“Whoever amongst you sees an evil, he must change it with his hand. If he is not able to do so, then change it with his tongue. And if he is not able to do so, then with his heart, and that is the weakest form of faith.”

We have already established that racism is evil. Therefore, we must act. It is fine to strive against racism privately, but as mentioned above, this is the weakest form of faith. So yes, sister. Attend protests, donate, provide supplies to protesters, post on social media, confront racism in your family. In doing so, insha’Allah you are enjoining what is good (equity and love between all people) and forbidding what is evil (racism).

Is saying “Black Lives Matter” racist?

No.

There are countless analogies out there explaining why it is not wrong to say “Black lives matter.” I won’t go through them here. They are easily searchable by looking for something like “black lives matter analogy.” In short: no one is saying that all lives don’t matter. What people mean is not “ONLY Black lives matter,” but that “Black lives matter TOO.”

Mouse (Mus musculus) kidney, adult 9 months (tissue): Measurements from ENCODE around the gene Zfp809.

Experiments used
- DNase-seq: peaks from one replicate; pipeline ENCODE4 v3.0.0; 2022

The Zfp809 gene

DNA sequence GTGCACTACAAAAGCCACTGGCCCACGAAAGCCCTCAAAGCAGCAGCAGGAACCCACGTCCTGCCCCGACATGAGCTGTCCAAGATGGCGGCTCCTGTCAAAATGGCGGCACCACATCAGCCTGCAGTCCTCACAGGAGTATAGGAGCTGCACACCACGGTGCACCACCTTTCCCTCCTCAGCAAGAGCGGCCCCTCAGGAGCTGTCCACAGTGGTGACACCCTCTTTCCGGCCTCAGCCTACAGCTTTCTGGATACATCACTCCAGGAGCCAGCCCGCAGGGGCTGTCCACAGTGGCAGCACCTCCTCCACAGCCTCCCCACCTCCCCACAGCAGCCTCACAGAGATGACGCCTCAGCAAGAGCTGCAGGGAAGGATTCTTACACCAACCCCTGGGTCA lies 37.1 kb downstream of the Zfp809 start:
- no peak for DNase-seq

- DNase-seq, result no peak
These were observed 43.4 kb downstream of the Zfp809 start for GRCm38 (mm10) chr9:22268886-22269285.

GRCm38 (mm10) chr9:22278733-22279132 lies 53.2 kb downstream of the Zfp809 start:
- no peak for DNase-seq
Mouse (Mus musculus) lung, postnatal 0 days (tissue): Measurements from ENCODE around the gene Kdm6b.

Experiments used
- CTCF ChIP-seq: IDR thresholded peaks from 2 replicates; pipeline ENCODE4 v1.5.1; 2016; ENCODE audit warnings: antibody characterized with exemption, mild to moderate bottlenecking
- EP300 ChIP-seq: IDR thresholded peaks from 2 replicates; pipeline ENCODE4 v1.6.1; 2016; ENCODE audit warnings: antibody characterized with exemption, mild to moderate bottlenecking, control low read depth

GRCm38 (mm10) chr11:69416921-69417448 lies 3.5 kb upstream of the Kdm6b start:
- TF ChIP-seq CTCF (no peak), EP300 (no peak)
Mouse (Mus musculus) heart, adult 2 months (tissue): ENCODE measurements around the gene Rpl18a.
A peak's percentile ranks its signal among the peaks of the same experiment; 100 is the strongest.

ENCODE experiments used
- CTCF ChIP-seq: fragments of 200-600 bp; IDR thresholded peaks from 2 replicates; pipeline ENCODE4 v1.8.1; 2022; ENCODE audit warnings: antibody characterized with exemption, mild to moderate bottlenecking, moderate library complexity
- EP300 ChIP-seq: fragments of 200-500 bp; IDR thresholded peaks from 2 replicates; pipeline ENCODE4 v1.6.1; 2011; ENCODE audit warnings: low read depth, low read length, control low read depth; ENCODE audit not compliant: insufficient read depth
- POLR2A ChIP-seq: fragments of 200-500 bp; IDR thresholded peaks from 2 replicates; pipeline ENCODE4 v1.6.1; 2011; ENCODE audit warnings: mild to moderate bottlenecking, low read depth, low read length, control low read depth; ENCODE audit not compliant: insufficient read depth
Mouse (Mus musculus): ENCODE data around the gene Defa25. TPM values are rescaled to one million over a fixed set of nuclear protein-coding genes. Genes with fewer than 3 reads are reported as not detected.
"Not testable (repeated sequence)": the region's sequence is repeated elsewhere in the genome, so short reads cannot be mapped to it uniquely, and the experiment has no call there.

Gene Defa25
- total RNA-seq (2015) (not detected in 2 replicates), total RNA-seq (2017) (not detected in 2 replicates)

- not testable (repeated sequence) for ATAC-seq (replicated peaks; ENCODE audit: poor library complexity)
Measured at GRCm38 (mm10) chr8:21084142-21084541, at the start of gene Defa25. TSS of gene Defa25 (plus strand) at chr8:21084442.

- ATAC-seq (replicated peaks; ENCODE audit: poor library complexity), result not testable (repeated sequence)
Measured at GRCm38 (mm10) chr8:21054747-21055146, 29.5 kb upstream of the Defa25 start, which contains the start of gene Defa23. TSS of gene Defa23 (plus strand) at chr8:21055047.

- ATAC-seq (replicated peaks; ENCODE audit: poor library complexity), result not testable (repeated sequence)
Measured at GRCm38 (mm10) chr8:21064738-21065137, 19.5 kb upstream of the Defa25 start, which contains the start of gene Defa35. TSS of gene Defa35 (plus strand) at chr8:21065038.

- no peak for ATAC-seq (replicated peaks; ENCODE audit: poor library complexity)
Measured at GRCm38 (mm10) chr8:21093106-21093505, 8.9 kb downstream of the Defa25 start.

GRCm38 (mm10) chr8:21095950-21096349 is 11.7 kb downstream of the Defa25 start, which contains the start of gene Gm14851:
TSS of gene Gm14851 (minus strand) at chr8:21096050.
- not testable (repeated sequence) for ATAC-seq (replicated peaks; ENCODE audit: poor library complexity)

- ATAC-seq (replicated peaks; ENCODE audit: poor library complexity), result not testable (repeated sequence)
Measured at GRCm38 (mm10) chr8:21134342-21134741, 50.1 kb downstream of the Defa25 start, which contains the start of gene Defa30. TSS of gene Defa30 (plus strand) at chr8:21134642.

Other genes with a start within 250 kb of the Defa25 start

In terms of supporting “Muslim” causes, there are a few points here. First and foremost, saying that BLM is not a Muslim cause is, again, erasing the very rich history of Black Muslims in this country and around the world.

Additionally, in 2016 the organization that is known as Black Lives Matter put out a statement in solidarity with Palestinians, condemning Israeli treatment of them. During the protests in Ferguson several years back, Palestinian resisters shared tips for withstanding tear gas with BLM protesters.

Even within the US, BLM is supportive of all victims of police brutality. In 2017, Daniel Shaver, a white man, was murdered by police. The Black Lives Matter organization spoke out for him, as well.

Insha’Allah, sister, I hope you are able to see more clearly why your brother was incorrect. I hope you decide to attend protests or show your support however possible. Perhaps, insha’Allah,  you will also convince your brother to come along.

And Allah knows best.

I hope this helps.

Salam and please keep in touch.

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About Leah Mallery
Leah is a Muslim convert of almost a decade. She has two kids, an intercultural marriage, and half of a French degree in her back pocket, looking to switch gears to science and medicine. She has lived abroad for over a decade, having just recently become reacquainted with her roots in America. She currently lives in Michigan near her family and – masha’Allah – a sizeable Muslim community.